Road name and ref when almost the same vs. rendering in some layers

Just the other day we were discussing how terrible some of the layers looked in regards to the name of this road.
Terrible because of the repeated information.

and many nearby.
See also Redundant Road Names?
Hmm, if the name was “Nordbert Road” and the ref was 35, I would want them both rendered. But I suppose one shouldn’t use both tags if they are almost the same…

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As far as I can tell, the road has a name of “County Road JJ.5” and no route number (or reference, in OSM jargon). TIGER lacks information about letter case or punctuation, so it stores the road name as simply JJ 5. The TIGER import turned it into name=Jj 5 before a mapper corrected it to “County Road JJ 5”. Someone needs to clean up the road names throughout Otero County, Colorado, to place a period between the letters and number in each name.

Like many rural counties across the U.S., Otero County names its county-maintained roads according to a coordinate grid based on PLSS sections. North–south roads are numbered and east–west roads are lettered. The county is tall enough that the letters wrap around from Z to AA. County Road JJ.5 is halfway between CRs JJ and KK, and CR JJ.75 runs just to the north. The dead-end street intersects CR 11.25, which runs slightly to the east of CR 11. I’d contend that these road names are akin to the numbered or lettered streets that you often find in a city street grid. We wouldn’t tag ref=E22 on an East 22nd Avenue.

These roads are marked only by conventional street name signs that spell out the road name. The only available Streetside imagery for CR JJ.5 is illegible, but a nearby intersection with U.S. Highway 50 shows that the county posts only street names.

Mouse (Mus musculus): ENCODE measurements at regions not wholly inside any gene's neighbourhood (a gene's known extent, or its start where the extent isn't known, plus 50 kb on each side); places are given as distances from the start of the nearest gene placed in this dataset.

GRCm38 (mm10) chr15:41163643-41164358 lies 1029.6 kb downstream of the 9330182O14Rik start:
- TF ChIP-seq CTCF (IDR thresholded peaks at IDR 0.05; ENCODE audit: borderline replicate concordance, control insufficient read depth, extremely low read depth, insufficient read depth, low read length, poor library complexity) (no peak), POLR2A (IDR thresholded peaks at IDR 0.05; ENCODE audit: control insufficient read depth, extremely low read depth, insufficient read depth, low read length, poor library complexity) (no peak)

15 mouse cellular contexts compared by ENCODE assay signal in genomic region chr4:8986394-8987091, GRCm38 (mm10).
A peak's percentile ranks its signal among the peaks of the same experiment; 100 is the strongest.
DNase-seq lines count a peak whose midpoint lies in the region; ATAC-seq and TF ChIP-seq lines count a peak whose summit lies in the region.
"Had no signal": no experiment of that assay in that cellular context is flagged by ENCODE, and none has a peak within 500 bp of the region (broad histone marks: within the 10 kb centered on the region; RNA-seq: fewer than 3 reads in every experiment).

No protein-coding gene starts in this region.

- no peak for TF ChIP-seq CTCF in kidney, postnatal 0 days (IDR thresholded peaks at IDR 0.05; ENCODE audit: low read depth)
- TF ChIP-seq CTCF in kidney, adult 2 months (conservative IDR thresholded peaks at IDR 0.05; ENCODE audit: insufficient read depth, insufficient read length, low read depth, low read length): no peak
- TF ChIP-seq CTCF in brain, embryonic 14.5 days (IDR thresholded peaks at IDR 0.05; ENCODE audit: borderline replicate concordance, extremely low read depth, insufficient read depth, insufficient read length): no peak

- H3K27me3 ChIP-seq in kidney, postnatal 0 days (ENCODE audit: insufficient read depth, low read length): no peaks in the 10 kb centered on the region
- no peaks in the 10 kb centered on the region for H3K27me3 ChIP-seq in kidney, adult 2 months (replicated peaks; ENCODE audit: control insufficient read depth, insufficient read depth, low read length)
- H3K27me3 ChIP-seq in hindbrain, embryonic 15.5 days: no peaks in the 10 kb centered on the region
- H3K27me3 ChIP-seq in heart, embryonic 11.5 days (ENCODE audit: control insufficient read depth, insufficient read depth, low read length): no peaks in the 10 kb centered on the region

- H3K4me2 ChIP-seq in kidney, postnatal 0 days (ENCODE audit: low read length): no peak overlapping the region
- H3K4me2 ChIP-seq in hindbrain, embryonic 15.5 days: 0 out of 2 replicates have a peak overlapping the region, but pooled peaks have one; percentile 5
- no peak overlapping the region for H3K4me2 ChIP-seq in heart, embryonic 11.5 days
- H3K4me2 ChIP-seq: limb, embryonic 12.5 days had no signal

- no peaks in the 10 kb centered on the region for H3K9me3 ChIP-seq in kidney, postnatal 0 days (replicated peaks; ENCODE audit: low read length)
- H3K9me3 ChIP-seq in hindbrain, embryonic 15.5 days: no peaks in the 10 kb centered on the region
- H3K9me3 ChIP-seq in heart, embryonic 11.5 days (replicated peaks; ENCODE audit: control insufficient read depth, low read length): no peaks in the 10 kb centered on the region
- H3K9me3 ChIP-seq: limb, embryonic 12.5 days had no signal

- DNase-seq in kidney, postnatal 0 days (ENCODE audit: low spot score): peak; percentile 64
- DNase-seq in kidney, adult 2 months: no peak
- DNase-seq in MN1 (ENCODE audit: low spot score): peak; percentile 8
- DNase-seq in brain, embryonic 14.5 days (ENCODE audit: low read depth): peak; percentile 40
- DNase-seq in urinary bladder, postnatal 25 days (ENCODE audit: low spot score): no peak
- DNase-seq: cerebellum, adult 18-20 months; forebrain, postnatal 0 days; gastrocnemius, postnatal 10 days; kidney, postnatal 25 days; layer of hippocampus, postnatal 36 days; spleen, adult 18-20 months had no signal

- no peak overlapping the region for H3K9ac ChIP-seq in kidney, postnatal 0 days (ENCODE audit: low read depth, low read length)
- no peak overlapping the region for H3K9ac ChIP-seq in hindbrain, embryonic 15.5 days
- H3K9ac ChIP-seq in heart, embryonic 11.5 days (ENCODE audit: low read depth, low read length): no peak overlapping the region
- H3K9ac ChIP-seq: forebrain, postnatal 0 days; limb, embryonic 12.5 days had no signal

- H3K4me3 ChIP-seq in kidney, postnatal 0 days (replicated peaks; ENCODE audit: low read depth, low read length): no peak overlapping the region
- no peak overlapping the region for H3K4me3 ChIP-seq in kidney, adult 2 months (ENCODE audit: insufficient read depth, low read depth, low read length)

There are no county route shields around. This is in contrast to some other counties in Colorado that post the standard blue pentagon or some other shape as a trailblazer or reassurance marker:

In some counties elsewhere, the highway department posts route shields as if there are route numbers. For example, Fulton County, Ohio, uses the state-standard county route sign for its county and township roads:

This makes it necessary to isolate the number from the overall name, for the benefit of renderers that need to depict county route shields wherever they appear in reality. It’s less of a problem to conflate names with numbers if the highway department did it in the first place. In addition to ref tags on the ways, we’ve added route relations corresponding to these “routes”.

However, few counties outside of Ohio post street name coordinates on county route shields. Next door in northeastern Indiana, the roads are numbered similarly, but we don’t tag way refs or route relations because there aren’t any route signs to justify them.


This is an unresolved tension in OpenStreetMap. Many people say that names like this are not names because they include the reference number. Many others say they absolutely are names because they can show up on street signs and as the street name in addresses. Probably what we need is a tag to indicate when name and ref are redundant like this so data consumers can choose to display one or the other instead of both if they want to.

See: Names - OpenStreetMap Wiki

I don’t think “County Road JJ 5” is a name, is it?

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Also, why is it sometimes spelled Country Road and sometimes County Road?

See also my , part of which I will present at some State of the Map online conference sometime… even has odd versus even road numbers for the two axes!

In fact I’m so impressed with these PLSS-based road name grids, I just got totally bananas. it’s the “Burkle” system for the whole state!

Wait! South Dakota’s got even a cooler system,

Anyway I’m having so much fun I completely forgot about the original topic anyway.